Just before the village of Kudiyah I saw my first tree in two months. Kudiyah is a small Uyghur town, on the banks of a desert river. It was my first Uyghur town. I missed the spirit and magic of Tibet and the Tibetan people. I missed the prayer flags, the prayer wheels, and chanting monks. The Uyghur people lived in the desert for centuries. They did not like the mountains and did not know how to live in cold harsh climates. They built homes of adobe and surrounded them by small groves of poplar trees. The villagers planted each tree by hand, carefully maintaining each one. Any natural forests had been cut down long before, only cultivated ones remained. These practices have gone on for hundreds of years. Since Uyghurs follow the Islamic religion all the women keep their heads covered. In China this is usually practiced by wearing a light scarf over the top of their head, whereas in Pakistan where there is much stricter enforcement women cover most of their face. One of the byproducts of the hard life Tibetans live is general equality between the sexes. A young Tibetan woman can carry an 80 lb. sack of grain on her back just as easily as a young man. With the easier environment and the Muslim religion, this equality of the sexes disappears among the Uyghur people.
All day long I worked my way down out of the mountains. The valley grew wider, while the sand started to cover more and more of the tan and brown landscape around me and of course the temperatures grew hotter and hotter. Uyghurs on camelback replaced the Tibetans on horseback. The camels that I followed down the road seemed to let out an almost continual stream of farts as these seemingly awkward beasts moved along.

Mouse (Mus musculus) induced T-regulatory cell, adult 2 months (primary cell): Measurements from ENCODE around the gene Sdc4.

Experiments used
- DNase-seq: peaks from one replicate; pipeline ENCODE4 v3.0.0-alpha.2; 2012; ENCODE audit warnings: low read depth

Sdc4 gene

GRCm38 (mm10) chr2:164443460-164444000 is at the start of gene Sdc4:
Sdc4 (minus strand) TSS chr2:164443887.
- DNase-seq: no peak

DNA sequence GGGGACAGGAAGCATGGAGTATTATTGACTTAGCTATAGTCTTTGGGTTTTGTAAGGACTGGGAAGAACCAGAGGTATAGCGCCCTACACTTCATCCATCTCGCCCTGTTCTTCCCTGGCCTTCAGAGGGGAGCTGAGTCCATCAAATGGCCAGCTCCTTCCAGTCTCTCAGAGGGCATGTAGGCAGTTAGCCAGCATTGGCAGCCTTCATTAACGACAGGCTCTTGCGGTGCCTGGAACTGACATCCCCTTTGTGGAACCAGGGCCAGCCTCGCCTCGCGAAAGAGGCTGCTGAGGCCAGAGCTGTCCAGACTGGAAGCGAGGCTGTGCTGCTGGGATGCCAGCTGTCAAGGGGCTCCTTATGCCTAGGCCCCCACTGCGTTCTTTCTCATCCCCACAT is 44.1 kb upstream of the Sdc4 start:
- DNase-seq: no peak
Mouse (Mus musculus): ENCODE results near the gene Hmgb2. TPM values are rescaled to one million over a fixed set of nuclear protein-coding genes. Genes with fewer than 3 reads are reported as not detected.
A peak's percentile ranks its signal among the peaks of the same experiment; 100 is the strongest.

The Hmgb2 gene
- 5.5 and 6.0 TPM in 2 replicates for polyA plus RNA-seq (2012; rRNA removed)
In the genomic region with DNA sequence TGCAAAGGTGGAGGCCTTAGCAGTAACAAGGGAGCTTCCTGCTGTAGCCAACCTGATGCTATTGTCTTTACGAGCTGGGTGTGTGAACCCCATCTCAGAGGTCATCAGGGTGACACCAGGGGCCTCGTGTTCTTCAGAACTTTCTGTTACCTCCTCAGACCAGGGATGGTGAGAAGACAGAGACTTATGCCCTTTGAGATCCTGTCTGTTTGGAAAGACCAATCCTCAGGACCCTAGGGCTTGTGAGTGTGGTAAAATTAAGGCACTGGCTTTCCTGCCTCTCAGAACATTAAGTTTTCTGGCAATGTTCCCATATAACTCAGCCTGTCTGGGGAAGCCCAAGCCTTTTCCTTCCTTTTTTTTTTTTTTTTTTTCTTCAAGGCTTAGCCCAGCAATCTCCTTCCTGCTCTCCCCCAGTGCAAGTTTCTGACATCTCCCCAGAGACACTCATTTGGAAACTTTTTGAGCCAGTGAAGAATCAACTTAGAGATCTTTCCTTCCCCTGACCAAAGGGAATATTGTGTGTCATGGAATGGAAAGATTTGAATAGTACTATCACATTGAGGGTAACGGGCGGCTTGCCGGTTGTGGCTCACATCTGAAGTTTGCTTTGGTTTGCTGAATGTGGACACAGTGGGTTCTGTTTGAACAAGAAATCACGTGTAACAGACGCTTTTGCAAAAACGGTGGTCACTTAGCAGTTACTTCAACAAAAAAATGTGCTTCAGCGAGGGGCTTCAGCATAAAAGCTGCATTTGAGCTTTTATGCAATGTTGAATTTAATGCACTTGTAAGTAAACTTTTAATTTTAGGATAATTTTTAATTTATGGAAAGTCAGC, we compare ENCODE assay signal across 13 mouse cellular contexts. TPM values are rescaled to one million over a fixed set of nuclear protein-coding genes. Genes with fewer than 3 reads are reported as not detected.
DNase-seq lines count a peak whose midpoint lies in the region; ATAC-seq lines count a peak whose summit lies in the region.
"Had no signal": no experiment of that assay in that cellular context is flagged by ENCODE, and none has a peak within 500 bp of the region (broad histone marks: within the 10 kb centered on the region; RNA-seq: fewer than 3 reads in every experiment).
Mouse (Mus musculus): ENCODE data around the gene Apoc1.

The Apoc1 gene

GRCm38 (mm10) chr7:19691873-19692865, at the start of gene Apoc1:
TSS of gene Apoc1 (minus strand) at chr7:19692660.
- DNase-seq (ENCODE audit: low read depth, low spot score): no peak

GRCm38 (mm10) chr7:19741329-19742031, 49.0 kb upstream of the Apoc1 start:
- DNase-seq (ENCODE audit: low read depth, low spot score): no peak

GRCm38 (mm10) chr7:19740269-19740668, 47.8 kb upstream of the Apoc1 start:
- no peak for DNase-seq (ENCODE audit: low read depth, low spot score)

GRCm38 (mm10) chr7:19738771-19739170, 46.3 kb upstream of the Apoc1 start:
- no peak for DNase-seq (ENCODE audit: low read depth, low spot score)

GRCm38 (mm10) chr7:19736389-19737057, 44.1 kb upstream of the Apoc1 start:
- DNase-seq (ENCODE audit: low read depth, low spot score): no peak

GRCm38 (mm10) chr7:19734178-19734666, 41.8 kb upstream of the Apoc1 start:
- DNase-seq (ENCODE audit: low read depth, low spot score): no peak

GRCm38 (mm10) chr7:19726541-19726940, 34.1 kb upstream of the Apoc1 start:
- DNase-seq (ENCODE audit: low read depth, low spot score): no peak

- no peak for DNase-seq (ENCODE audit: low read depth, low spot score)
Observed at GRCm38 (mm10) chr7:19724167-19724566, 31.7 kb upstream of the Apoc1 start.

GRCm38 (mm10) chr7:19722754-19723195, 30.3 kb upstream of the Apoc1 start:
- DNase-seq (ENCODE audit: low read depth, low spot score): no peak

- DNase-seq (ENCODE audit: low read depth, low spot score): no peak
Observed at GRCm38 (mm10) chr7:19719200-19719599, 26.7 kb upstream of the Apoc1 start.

When I approached the desert, the sky filled with a thick gray haze, and I left behind the high-altitude deep rich blue skies of Tibet and the clear running streams and rivers. As the Kun Lun Shan Mountains faded away, the desert consumed all the horizon with flatness. The town of Pusar marks the location on the road where the transition takes place. It was the first town that had shops selling almost everything I wanted, peanuts, candy, noodles, and dried fruit. The town even had a local TV station. This was civilization. My reentry into the world that had I left behind months before had begun.
Riding on a flat road does not have the same kind of challenge that a mountain road has. Riding on the flat is just a matter of putting in time turning the pedals. I would check my maps, my speed on the bike computer and look at my watch, it all became predictable. As the temperature went up and up, so did my water intake. I drank gallons of the bad-tasting brown water that flowed in the rare desert streams, but I would only pee out a couple cups here and there. With the thermometer at 90F and higher, I would stop in the shade of the rare tree, or under a bridge. I would do anything to get out of the direct rays of the sun. During the middle of the day I would try to find a spot of shade to sleep in, preferring the somewhat cooler hours of the morning and evening to ride in.